Friday news roundup October 1, 2021
Three in four people in Venezuela are in extreme poverty, according to a new study. A new report by researchers at Andrés Bello Catholic University (UCAB) says extreme poverty in the country has risen to 76.6%, from 67.7% in 2020. Someone is considered to be in extreme poverty if they are living on less than $1.90 (£1.40) a day. The researchers link the increase to both the coronavirus pandemic and an ongoing fuel crisis. The poorest have been the hardest hit by coronavirus lockdowns and fuel shortages, says the report. The rise in extreme poverty reversed the improvement seen in the previous year, which came after the government started direct cash transfers to those in need and implemented economic changes, including the relaxation of price controls.
United Airlines is to fire workers who have refused to get a Covid-19 vaccination. It was reported on Tuesday that about 600 of United Airlines’ 67,000-person US work force were set to lose their jobs for refusing to comply with the company’s vaccination mandate. In August, United Airlines became the first US carrier and one of the first large corporations to mandate vaccination for Covid-19. A company spokesperson confirmed this week that the airline had started the process to terminate 593 US-based employees. However, that number fell to 320 by Thursday as more staff informed the company of their vaccination status. Other large employers like Microsoft, Disney, Tyson Foods, and the federal government have also rolled out vaccination rules for many of their employees.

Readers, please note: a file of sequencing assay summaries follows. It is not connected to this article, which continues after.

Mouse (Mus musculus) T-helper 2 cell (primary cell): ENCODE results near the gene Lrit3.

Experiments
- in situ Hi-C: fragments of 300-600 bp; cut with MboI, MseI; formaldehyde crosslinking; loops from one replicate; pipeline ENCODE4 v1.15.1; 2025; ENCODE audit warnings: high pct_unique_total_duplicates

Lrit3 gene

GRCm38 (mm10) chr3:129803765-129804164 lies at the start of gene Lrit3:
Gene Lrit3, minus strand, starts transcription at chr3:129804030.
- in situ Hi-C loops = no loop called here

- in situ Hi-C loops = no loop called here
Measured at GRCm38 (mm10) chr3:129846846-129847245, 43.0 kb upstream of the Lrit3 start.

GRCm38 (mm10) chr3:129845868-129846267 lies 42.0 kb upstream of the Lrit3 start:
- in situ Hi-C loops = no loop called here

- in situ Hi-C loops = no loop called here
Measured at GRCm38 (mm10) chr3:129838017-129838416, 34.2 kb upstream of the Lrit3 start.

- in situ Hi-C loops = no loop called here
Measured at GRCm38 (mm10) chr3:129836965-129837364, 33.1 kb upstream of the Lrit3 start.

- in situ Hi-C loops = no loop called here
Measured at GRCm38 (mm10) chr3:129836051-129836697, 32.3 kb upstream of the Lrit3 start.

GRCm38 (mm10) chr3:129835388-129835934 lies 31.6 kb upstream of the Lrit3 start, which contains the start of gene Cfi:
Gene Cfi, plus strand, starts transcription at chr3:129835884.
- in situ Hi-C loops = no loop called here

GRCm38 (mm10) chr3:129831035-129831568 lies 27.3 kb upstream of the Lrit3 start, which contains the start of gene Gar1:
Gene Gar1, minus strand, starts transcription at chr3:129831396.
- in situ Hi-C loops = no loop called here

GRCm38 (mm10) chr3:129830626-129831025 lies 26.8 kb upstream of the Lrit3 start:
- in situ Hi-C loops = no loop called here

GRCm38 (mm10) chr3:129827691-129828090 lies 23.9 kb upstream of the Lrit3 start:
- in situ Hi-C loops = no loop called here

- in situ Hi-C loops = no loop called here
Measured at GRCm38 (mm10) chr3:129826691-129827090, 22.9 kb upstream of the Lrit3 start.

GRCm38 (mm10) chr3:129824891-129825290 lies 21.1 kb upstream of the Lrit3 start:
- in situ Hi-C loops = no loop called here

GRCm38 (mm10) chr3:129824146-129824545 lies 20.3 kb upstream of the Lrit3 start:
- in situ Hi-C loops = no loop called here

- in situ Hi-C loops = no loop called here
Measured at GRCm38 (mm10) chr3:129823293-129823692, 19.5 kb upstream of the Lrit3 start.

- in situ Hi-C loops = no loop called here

Sub-Saharan Africa is lagging behind in mobile broadband coverage. A new report by GSMA—an organization that represents the interests of mobile operators worldwide—says that although the region has seen a significant reduction in areas not covered by a mobile broadband network, a coverage gap of 19% (in 2020) is still three times the global average of 6%. GSMA provides data about mobile broadband connectivity, coverage gaps, and usage gaps (where broadband is available, but not used for reasons like affordability). The report suggests speeding up adoption of mobile broadband in the region. Mobile phones are the main tool people use to access the internet in Africa and other developing parts of the world, enabling users to keep in touch and access important information, services, and opportunities. Affordability has improved substantially but remains a key barrier, especially handset affordability, and significant gender and rural–urban gaps persist. Women are 37% less likely to use mobile internet than men.